My point is that more than ever, we are constantly working to improve our algorithms and scoring. Some changes are hardly noticed at all.
And he also said -
And I wouldn’t be surprised if a second stage of the index rolls out around this time next week. I also wouldn’t be surprised if a third stage of the index rolls out the week after that.
"Could it be that the Jagger2 and 3 are those changes that are hardly noticed at all?" ;)
I've been hearing a lot about this cannonical (am I saying it right?) google problem and now I think I may be affected.
Basically when I search for my site in google this is what I get:
www.domain.com - fresh cache, title, backlinks, etc..
domain.com - very old cache (about 8 months old), no backlinks, many old deleted pages (as supplemental results)...
I'm using monstercommerce and unfortunately I've had no way of getting rid of their www.domain.com/index.asp - duplicate home page
What's my problem here? I'm desperate for some answers!
Thanks in advance and hope to see you at Pubcon!
Today is the day of stage II of Jagger Update, The Father of All Updates, nickname The Terminator.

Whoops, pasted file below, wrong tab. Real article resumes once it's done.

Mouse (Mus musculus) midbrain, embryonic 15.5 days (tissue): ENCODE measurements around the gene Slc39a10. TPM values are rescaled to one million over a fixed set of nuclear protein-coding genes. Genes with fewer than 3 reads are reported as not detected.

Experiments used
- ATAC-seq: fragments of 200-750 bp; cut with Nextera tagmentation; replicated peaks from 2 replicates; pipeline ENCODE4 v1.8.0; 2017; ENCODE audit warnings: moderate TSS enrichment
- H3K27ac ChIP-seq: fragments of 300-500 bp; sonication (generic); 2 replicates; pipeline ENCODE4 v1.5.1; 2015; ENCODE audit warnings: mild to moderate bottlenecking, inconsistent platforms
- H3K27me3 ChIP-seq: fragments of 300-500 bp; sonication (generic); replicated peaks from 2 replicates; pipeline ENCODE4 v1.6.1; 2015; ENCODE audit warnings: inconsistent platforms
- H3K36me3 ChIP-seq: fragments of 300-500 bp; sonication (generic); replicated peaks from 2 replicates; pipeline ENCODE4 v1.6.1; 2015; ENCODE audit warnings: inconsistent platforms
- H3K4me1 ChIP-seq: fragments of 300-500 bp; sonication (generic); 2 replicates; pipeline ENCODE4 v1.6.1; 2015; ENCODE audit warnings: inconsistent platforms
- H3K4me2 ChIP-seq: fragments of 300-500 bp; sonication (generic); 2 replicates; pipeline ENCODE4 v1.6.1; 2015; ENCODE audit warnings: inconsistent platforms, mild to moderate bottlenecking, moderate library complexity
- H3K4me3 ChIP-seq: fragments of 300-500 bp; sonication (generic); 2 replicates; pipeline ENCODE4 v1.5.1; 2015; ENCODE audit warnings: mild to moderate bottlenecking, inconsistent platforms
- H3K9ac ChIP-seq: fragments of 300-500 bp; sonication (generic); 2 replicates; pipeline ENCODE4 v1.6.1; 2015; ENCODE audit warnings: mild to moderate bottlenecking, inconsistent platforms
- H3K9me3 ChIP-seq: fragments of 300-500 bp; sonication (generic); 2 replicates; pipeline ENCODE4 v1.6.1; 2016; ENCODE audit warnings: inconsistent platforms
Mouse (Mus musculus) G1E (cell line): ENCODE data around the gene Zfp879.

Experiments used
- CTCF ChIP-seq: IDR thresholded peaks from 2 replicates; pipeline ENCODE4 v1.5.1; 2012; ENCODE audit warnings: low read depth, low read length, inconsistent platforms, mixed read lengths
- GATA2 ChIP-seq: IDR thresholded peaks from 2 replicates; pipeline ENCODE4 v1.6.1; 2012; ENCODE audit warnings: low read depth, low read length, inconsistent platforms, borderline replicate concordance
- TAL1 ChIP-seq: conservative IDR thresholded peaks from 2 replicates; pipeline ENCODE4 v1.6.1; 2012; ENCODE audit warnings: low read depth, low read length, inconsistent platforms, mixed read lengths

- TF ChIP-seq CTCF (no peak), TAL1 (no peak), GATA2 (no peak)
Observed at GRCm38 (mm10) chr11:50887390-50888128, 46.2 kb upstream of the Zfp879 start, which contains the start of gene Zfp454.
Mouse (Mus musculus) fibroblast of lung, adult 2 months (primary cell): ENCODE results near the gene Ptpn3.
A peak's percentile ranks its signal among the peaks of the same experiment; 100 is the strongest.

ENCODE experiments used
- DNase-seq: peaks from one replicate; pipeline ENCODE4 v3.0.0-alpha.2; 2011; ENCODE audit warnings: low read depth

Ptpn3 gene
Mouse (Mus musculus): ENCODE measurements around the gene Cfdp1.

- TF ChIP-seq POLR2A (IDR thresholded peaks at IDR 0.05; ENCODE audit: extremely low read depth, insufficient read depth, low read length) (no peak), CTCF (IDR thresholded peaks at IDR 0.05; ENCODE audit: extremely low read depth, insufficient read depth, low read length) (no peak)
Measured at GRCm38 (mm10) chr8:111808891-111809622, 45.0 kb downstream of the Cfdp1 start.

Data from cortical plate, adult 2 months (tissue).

And we are still waiting for GoogleGuy to keep us posted ; whats stage II is all about.
Many thanks in advance GoogleGuy!
P.S. I have a feeling that GG is reading this post right now. Right GG? :-)
It has resolved some of the spam issues I have been regularly telling Ggoogle about.
The site at #1 is still a major spammer (6 mirrors, 68000 links all with same anchor in a industry where 1000 links for 10 year old sites is a whole lot).
Overall I give that dc a 7/10.
Cant see that much difference on that DC yet (but it is the 3rd push I am waiting for anyway)
But I guess if there is significant difference for a lot of folks that maybe the start of the second push.
At the start of the first push some DC seemed to be going a different way but they did not hold. So confirmation from GG or MC would be good :).
[edited by: Dayo_UK at 7:57 am (utc) on Oct. 26, 2005]
Knocked two review/index sites that interlinked heavily out of the top 30.